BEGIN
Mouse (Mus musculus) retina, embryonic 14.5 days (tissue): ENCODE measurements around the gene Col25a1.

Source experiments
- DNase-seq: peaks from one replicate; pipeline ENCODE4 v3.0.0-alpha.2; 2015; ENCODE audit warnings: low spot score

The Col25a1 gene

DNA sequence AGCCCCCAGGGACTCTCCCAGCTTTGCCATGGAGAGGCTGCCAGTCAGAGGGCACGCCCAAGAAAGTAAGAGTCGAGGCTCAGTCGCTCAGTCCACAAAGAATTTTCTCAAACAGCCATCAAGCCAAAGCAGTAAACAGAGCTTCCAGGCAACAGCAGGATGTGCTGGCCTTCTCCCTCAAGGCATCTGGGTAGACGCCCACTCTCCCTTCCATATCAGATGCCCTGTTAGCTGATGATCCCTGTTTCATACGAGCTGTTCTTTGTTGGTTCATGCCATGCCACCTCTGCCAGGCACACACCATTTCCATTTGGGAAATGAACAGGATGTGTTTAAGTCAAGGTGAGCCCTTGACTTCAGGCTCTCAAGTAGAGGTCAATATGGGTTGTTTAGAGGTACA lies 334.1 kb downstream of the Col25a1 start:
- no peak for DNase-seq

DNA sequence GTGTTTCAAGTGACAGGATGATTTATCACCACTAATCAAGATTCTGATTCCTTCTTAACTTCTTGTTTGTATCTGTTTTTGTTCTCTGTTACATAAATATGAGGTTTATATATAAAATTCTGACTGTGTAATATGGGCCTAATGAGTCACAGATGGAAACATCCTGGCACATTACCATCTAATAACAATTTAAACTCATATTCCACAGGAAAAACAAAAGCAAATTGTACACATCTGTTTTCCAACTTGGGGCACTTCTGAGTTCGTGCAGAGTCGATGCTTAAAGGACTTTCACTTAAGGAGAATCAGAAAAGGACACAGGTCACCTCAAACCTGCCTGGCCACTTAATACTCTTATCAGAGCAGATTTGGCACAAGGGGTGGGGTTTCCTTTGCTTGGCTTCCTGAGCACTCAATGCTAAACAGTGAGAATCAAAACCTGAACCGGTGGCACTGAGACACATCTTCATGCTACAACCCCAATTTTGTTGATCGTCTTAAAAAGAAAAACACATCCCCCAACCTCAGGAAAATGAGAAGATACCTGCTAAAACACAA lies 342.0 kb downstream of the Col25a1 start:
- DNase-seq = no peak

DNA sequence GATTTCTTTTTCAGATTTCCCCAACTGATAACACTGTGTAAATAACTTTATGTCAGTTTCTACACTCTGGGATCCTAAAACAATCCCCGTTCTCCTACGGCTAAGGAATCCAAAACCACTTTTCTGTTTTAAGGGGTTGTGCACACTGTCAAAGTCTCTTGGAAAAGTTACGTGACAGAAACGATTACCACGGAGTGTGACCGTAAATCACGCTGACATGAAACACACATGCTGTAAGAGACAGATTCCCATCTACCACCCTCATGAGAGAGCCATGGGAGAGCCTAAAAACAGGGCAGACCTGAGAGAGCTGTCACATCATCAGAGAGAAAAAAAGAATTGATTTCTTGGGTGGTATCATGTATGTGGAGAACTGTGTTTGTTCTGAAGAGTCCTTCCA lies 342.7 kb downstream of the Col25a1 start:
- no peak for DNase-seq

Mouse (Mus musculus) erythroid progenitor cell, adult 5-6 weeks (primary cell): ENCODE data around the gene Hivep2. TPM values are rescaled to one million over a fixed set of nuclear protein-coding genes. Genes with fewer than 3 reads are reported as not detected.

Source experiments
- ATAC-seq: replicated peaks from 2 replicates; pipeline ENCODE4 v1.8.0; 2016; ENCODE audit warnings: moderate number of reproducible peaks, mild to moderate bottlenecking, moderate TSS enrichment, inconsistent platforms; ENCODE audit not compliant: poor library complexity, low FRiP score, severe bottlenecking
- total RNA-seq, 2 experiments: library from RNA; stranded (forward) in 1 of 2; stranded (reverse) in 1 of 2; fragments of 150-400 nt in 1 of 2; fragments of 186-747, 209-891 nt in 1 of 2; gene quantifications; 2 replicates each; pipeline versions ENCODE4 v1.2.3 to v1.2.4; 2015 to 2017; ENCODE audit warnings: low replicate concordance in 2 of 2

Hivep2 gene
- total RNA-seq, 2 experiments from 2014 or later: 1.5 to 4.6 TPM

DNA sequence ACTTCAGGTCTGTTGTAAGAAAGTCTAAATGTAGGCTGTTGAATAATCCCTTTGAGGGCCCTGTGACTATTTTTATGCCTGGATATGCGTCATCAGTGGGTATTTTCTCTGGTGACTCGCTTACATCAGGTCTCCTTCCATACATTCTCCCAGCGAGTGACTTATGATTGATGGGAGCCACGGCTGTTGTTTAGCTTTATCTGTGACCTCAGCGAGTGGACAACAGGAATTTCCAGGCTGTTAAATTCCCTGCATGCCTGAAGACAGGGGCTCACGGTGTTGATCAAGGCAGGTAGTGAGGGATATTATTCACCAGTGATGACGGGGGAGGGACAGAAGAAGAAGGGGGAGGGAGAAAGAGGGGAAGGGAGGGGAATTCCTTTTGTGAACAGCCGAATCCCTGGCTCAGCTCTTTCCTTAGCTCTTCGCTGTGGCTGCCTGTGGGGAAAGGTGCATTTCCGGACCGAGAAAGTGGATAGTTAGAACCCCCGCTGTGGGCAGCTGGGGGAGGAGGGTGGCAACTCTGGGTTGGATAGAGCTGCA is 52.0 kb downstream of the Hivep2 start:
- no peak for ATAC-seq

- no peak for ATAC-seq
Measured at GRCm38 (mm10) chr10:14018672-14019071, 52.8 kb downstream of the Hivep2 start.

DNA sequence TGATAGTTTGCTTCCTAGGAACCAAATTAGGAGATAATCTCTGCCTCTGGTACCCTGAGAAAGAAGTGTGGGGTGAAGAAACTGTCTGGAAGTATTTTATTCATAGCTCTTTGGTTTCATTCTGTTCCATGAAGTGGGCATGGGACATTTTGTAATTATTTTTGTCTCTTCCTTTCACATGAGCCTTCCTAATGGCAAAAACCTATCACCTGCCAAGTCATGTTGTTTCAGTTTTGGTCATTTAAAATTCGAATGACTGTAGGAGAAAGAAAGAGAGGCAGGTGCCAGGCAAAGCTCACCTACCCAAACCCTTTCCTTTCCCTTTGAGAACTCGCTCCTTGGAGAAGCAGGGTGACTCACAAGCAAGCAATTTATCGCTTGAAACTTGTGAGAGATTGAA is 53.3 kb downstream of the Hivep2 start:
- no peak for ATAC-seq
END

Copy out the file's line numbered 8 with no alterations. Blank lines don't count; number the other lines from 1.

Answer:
- DNase-seq = no peak